If we have learned anything so far
in our quest to understand how
machine learning (
can be used to
detect vulnerabilities in source code,
it’s that what matters the most in this process
are the different representations of source code
which are later fed to the actual
Especially, that these representations should include
both semantic and syntactic information about the code.
Also, that one
ML technique seems particularly promising,
but hardly exploited, namely,
Methods such as
Recurrent Neural Networks (
Convolutional Neural Networks (
and Deep Belief Networks (
have been succesful in image and natural language processing,
but never applied to vulnerability discovery in a systematic fashion.
The aim of the project
is to apply deep learning techniques to
the discovery of sofware vulnerabilities in source code,
considering not only the form (syntax) which might induce a vulnerability,
but also the flow of data and control in the program.
They also tried to produce results as finely granular as possible,
i.e., tell us exactly at which line or function the flaw arises.
If that’s not enough, they also promise to explain
the cause of false positives, if there are any.
When working with images and pattern recognition, objects of interest have a natural representation as vectors, which are suitable for machine learning algorithms. In that case it is easy to propose where an object in the image might be: just take smaller pieces of the image, and test their inherent features such as texture and color to determine if they are or not what we want to detect.
In order to translate this idea to code,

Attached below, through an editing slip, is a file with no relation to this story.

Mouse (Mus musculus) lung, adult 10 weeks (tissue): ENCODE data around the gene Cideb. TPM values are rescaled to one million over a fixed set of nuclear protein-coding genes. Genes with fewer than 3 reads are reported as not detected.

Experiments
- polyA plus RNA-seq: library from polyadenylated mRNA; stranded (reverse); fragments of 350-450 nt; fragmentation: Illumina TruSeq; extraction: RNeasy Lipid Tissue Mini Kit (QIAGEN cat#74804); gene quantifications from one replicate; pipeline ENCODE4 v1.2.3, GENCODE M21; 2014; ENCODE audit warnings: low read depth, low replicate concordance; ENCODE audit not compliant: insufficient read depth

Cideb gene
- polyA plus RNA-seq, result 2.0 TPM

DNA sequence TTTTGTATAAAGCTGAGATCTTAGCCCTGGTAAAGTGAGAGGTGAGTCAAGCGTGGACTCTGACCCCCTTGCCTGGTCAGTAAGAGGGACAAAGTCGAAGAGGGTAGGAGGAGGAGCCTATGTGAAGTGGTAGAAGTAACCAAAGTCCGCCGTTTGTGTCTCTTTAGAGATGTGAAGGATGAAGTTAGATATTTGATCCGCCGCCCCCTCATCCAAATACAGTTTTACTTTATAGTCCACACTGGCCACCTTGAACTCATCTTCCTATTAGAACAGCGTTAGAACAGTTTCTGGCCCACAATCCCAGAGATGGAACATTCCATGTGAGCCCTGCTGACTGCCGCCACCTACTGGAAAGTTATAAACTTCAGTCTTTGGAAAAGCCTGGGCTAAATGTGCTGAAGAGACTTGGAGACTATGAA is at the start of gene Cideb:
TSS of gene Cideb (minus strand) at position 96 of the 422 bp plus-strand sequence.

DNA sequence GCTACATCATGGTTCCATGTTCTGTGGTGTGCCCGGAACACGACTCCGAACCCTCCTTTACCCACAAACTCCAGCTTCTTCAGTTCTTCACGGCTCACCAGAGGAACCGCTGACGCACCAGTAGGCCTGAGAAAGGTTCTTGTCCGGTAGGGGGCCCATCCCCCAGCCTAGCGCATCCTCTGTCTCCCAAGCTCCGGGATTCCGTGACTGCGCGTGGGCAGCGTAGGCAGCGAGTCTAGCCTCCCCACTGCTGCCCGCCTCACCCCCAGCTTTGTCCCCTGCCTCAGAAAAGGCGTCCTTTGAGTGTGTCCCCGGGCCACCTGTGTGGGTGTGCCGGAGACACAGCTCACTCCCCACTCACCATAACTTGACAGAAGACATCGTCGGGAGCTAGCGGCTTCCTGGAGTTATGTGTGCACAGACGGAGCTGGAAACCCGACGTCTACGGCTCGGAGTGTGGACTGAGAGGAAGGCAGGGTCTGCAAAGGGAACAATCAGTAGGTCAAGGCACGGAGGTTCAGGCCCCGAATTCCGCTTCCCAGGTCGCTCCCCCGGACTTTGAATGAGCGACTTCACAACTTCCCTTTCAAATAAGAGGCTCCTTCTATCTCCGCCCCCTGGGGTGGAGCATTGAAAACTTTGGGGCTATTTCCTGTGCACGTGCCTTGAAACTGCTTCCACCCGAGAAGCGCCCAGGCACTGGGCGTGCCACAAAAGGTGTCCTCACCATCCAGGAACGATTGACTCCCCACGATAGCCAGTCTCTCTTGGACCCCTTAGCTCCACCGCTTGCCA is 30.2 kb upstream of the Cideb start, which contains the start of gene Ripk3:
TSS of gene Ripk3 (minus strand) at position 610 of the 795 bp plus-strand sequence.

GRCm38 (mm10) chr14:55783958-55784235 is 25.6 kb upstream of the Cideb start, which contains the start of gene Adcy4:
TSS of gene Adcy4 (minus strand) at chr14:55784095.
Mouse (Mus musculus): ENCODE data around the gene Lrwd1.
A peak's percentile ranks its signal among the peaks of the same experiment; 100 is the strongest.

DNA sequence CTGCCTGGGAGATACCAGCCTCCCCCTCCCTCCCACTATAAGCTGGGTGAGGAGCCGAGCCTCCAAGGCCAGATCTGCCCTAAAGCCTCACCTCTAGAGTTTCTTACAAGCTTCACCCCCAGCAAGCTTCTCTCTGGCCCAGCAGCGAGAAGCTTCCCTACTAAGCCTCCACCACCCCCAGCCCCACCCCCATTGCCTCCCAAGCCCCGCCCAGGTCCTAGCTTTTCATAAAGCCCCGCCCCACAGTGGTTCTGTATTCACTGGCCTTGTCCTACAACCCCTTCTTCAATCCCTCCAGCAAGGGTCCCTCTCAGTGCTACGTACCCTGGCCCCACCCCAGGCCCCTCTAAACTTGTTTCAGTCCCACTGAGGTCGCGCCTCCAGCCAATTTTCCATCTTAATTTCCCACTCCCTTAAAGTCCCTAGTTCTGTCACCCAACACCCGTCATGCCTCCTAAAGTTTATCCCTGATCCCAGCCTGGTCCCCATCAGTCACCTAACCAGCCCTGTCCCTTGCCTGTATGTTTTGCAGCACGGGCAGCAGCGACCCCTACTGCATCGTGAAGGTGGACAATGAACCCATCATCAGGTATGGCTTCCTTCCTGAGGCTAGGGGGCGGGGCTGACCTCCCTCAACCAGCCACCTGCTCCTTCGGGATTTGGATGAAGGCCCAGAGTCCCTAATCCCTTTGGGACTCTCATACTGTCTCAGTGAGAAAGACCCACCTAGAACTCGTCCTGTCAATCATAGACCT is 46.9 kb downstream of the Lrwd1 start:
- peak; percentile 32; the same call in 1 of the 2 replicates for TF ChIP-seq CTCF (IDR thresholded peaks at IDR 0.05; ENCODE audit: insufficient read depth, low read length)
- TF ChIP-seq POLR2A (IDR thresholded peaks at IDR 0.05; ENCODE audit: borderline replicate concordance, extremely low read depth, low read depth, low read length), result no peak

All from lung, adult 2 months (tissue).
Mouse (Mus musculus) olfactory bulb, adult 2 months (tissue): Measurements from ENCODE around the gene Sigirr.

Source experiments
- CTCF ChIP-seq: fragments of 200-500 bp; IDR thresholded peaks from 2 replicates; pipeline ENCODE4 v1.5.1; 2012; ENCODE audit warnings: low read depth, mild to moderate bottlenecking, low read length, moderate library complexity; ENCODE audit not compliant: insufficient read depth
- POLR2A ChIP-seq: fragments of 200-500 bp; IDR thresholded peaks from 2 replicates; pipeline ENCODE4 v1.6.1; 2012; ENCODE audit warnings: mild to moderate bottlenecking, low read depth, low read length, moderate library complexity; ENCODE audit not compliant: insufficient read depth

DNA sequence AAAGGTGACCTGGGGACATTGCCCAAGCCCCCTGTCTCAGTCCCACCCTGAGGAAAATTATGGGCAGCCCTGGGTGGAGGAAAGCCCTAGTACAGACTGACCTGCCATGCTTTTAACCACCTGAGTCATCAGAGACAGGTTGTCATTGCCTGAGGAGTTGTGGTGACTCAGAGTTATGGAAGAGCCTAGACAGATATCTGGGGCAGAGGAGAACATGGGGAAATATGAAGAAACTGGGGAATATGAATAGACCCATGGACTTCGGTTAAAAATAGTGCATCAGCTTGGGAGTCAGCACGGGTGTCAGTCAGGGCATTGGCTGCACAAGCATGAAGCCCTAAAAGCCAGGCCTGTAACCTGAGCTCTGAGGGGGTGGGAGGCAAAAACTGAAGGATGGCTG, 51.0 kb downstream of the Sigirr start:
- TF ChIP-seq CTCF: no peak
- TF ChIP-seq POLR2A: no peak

the authors can leverage well-known patterns in
previously identified vulnerabilites.
Simply patterns that might trigger dangerous situations, such as
the use of
malloc and pointers in
concatenating user input,
importing flawed libraries, etc.
Anything that a regular
static analysis tool
might look for, but probably with false positives.
They call these Syntactic Vulnerability Candidates (
These can be either a single token (
taken from the program’s
Abstract Syntax Tree
or a set of tokens (
a whole statement which involves one of
the mentioned danger situations.
In order to avoid false positives, the next logical step
is to use semantic information about the program,
i.e. how data and control flows in it in order to expand
our knowledge about what happens before and after
executing a particular line of code.
And where does this information lie?
As we know by know, this can be found in the
Control Flow and
Program Dependency graphs.
Armed with these two graphs,
one can find the whole "influence zone" of a particular token or line,
with a technique they call program slicing.
Basically it means to take all nodes in the semantic graph representations
that are reachable from the token of interest, the
In other words, all lines of code that are executed before and after
this particular token or are somehow altered if its value were to change.
They call this a "Semantic Vulnerability Candidate".
Usually if the
SyVC is a whole function,
then the corresponding
SeVC will include all functions called by it